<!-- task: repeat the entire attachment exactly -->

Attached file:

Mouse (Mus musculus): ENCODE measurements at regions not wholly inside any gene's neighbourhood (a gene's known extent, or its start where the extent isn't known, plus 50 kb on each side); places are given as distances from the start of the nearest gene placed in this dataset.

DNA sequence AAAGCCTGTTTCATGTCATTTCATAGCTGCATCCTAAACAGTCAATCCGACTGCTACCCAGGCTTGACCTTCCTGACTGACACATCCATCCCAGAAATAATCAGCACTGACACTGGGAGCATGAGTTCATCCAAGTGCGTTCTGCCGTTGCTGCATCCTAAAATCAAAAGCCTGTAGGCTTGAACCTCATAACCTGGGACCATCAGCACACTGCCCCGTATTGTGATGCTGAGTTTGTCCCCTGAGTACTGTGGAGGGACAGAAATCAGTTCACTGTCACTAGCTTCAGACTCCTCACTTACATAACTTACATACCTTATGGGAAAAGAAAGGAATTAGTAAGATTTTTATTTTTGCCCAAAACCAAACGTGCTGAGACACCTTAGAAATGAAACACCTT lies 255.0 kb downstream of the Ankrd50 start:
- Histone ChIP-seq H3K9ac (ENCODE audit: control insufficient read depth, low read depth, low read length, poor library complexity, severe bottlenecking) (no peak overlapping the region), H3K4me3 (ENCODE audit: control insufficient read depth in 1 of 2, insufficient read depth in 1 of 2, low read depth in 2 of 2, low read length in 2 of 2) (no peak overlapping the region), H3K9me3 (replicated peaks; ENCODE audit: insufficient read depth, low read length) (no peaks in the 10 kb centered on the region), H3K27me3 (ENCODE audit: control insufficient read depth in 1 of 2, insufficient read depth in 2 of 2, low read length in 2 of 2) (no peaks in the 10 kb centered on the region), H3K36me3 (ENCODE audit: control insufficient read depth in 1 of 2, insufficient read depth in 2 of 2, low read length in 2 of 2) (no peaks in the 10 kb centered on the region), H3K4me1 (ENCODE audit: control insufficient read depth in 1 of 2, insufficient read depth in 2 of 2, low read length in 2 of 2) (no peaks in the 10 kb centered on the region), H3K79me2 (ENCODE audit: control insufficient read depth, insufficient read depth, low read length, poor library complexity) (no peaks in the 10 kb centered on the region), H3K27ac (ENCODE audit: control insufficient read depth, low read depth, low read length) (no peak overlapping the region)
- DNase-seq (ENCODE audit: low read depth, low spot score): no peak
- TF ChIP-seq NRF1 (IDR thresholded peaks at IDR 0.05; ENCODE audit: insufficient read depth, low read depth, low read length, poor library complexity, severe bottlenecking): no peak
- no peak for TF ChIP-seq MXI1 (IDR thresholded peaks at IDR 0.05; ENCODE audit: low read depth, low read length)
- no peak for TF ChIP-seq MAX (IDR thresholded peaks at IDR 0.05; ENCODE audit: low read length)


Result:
Mouse (Mus musculus): ENCODE measurements at regions not wholly inside any gene's neighbourhood (a gene's known extent, or its start where the extent isn't known, plus 50 kb on each side); places are given as distances from the start of the nearest gene placed in this dataset.

DNA sequence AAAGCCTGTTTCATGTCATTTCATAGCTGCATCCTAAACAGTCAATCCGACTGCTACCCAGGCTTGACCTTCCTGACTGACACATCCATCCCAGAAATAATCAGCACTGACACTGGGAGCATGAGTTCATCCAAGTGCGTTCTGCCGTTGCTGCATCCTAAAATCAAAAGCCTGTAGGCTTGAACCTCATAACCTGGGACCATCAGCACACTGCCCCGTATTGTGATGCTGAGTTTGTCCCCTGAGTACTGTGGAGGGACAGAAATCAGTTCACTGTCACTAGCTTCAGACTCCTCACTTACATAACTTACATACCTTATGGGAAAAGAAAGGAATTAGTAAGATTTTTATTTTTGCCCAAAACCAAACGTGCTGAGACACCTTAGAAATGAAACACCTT lies 255.0 kb downstream of the Ankrd50 start:
- Histone ChIP-seq H3K9ac (ENCODE audit: control insufficient read depth, low read depth, low read length, poor library complexity, severe bottlenecking) (no peak overlapping the region), H3K4me3 (ENCODE audit: control insufficient read depth in 1 of 2, insufficient read depth in 1 of 2, low read depth in 2 of 2, low read length in 2 of 2) (no peak overlapping the region), H3K9me3 (replicated peaks; ENCODE audit: insufficient read depth, low read length) (no peaks in the 10 kb centered on the region), H3K27me3 (ENCODE audit: control insufficient read depth in 1 of 2, insufficient read depth in 2 of 2, low read length in 2 of 2) (no peaks in the 10 kb centered on the region), H3K36me3 (ENCODE audit: control insufficient read depth in 1 of 2, insufficient read depth in 2 of 2, low read length in 2 of 2) (no peaks in the 10 kb centered on the region), H3K4me1 (ENCODE audit: control insufficient read depth in 1 of 2, insufficient read depth in 2 of 2, low read length in 2 of 2) (no peaks in the 10 kb centered on the region), H3K79me2 (ENCODE audit: control insufficient read depth, insufficient read depth, low read length, poor library complexity) (no peaks in the 10 kb centered on the region), H3K27ac (ENCODE audit: control insufficient read depth, low read depth, low read length) (no peak overlapping the region)
- DNase-seq (ENCODE audit: low read depth, low spot score): no peak
- TF ChIP-seq NRF1 (IDR thresholded peaks at IDR 0.05; ENCODE audit: insufficient read depth, low read depth, low read length, poor library complexity, severe bottlenecking): no peak
- no peak for TF ChIP-seq MXI1 (IDR thresholded peaks at IDR 0.05; ENCODE audit: low read depth, low read length)
- no peak for TF ChIP-seq MAX (IDR thresholded peaks at IDR 0.05; ENCODE audit: low read length)